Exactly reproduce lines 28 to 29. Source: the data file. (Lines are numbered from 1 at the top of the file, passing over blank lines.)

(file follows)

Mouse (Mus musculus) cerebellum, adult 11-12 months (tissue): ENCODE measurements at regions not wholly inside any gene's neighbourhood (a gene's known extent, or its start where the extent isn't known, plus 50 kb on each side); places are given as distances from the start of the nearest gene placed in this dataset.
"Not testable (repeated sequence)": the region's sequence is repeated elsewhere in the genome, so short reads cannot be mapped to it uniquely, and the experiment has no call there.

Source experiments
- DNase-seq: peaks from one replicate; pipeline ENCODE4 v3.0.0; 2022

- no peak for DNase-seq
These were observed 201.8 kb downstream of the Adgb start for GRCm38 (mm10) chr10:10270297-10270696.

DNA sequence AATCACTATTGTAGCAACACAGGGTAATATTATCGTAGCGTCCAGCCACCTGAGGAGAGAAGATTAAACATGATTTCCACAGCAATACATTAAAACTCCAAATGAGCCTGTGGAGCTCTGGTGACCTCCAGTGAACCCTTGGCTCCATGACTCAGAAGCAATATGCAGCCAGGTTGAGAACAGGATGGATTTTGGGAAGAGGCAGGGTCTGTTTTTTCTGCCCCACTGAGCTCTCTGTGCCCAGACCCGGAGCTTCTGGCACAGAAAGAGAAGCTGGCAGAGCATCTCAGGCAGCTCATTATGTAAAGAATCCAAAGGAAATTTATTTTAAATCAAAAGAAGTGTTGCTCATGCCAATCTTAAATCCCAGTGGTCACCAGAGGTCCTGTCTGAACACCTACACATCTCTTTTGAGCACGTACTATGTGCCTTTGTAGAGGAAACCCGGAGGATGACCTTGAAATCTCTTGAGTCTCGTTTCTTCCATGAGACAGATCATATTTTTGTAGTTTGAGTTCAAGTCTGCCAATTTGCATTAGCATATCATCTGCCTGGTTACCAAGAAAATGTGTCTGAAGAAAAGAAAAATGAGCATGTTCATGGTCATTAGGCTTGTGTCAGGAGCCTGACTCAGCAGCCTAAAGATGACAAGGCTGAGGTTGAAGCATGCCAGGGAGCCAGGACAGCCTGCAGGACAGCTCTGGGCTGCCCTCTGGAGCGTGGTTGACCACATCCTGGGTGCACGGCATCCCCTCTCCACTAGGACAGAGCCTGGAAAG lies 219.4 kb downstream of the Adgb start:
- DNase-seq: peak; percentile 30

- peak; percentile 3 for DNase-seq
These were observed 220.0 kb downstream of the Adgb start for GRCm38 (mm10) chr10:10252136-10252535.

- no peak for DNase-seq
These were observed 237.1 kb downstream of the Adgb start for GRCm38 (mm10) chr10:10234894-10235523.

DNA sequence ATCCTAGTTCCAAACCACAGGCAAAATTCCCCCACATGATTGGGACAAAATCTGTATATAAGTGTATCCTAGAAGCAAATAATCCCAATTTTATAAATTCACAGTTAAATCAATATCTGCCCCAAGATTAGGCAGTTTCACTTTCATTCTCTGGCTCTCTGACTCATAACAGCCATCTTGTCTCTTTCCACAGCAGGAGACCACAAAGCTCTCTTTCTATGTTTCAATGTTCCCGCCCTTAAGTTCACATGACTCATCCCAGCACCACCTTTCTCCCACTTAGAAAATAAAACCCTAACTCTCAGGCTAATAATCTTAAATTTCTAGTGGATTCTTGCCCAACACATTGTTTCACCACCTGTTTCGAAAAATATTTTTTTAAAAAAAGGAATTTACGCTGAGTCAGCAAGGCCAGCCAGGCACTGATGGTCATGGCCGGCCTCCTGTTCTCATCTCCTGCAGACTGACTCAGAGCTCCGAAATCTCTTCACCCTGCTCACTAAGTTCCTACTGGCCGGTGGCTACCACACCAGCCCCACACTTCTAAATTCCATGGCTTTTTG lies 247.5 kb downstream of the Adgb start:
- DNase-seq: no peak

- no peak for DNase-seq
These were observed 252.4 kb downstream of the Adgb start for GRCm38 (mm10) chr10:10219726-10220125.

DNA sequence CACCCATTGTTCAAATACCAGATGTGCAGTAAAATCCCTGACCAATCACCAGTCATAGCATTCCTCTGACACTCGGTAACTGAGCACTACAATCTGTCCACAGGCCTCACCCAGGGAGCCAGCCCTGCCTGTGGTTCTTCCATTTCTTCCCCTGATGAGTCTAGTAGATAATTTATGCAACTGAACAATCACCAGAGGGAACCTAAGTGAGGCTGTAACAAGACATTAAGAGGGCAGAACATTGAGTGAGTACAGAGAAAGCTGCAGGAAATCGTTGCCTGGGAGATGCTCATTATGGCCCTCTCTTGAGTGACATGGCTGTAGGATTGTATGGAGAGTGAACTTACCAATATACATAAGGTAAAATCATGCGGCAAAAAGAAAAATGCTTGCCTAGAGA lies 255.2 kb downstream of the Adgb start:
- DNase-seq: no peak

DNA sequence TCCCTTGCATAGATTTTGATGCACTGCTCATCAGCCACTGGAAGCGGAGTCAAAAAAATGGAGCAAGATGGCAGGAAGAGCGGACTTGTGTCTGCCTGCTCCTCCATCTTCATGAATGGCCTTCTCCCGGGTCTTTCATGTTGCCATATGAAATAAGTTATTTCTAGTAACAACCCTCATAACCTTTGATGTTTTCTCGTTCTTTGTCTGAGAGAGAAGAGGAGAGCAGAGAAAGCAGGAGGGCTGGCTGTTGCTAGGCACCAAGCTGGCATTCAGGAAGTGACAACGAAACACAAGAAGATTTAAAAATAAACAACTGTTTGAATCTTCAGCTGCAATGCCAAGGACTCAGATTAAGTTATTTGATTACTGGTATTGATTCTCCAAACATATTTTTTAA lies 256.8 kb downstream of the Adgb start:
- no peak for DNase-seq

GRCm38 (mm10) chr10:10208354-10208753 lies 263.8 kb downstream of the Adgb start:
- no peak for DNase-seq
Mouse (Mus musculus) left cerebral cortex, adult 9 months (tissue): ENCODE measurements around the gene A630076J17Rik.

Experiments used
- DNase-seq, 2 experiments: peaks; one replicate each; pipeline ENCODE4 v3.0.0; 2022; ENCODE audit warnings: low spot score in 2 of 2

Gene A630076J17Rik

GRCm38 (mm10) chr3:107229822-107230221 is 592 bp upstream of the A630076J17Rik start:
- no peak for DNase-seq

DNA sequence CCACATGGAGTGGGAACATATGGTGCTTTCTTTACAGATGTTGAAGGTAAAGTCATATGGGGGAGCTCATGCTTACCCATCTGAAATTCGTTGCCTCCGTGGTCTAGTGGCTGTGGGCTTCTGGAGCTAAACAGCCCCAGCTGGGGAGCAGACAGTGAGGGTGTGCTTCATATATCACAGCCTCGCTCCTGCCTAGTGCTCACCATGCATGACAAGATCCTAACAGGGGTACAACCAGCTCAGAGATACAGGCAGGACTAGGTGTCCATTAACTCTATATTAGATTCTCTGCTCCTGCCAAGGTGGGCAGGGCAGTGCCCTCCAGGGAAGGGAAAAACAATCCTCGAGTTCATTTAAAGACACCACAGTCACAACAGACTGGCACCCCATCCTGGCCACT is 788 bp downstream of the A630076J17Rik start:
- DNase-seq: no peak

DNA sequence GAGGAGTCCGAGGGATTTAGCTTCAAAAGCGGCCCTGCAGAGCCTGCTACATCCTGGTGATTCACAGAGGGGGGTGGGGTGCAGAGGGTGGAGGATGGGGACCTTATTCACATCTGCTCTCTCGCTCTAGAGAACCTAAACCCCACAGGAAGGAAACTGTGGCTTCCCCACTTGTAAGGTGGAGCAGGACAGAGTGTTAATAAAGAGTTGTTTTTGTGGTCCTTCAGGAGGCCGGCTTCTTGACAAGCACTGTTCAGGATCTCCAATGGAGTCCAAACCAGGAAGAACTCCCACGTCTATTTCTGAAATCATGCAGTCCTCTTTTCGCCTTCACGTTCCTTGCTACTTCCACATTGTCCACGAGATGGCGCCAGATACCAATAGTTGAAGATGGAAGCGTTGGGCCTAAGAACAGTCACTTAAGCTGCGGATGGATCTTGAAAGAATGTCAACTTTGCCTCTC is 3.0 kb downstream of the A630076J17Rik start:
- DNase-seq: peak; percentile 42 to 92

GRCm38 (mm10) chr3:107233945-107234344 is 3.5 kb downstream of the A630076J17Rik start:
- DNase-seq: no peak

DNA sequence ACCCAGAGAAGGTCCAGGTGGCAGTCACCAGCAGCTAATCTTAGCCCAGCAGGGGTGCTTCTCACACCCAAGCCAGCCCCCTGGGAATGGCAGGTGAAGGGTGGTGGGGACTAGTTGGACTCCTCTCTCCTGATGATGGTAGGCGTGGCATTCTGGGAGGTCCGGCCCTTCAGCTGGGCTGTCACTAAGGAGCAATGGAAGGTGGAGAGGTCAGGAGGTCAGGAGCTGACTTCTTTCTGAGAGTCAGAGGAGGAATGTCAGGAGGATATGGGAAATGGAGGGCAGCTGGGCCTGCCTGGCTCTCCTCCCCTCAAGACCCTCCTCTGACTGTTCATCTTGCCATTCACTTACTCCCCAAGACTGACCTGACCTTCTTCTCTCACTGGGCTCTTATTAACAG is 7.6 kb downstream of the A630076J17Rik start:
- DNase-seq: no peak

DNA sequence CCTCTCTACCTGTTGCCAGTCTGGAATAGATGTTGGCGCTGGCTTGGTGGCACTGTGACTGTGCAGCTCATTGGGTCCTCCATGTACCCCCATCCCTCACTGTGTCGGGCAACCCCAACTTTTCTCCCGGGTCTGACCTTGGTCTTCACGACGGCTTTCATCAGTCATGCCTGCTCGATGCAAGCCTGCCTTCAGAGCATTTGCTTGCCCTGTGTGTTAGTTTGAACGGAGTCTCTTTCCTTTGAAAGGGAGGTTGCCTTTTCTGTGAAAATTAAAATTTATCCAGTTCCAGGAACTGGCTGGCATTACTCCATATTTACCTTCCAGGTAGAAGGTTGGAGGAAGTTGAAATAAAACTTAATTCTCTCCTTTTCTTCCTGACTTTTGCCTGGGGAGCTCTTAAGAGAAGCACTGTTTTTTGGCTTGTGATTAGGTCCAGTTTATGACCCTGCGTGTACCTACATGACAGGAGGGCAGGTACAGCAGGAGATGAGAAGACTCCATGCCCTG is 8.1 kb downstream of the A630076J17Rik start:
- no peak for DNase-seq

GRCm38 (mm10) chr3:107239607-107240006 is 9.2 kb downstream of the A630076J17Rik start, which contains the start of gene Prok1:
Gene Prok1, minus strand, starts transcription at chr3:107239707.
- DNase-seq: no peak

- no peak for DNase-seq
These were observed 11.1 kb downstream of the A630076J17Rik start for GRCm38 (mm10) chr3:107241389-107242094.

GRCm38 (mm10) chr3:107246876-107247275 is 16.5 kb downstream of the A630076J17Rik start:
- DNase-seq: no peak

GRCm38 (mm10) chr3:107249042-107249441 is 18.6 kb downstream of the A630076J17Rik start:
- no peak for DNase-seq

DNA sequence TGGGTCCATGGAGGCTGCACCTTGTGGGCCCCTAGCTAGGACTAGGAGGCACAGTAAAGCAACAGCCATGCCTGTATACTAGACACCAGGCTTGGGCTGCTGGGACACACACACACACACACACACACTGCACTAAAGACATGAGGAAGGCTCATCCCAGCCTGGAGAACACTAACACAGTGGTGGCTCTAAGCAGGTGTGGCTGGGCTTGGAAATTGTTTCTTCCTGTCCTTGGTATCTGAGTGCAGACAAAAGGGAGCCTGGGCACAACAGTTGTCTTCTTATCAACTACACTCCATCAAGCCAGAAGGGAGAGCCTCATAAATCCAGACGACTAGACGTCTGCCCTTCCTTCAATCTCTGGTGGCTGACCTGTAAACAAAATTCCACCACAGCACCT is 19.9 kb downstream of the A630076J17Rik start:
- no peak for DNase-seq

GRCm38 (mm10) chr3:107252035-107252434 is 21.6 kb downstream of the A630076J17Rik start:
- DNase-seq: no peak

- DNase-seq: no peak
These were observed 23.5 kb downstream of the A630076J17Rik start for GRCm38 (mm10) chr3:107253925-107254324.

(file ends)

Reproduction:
- no peak for DNase-seq

DNA sequence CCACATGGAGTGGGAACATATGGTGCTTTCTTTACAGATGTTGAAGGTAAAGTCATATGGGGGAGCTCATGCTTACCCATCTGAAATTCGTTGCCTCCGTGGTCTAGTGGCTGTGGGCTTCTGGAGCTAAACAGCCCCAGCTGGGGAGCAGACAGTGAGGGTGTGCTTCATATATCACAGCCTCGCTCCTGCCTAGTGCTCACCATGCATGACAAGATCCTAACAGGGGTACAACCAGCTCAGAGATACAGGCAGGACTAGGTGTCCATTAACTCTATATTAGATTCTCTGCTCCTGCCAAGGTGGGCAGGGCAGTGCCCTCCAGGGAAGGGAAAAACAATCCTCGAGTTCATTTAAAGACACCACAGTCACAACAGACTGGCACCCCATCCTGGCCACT is 788 bp downstream of the A630076J17Rik start: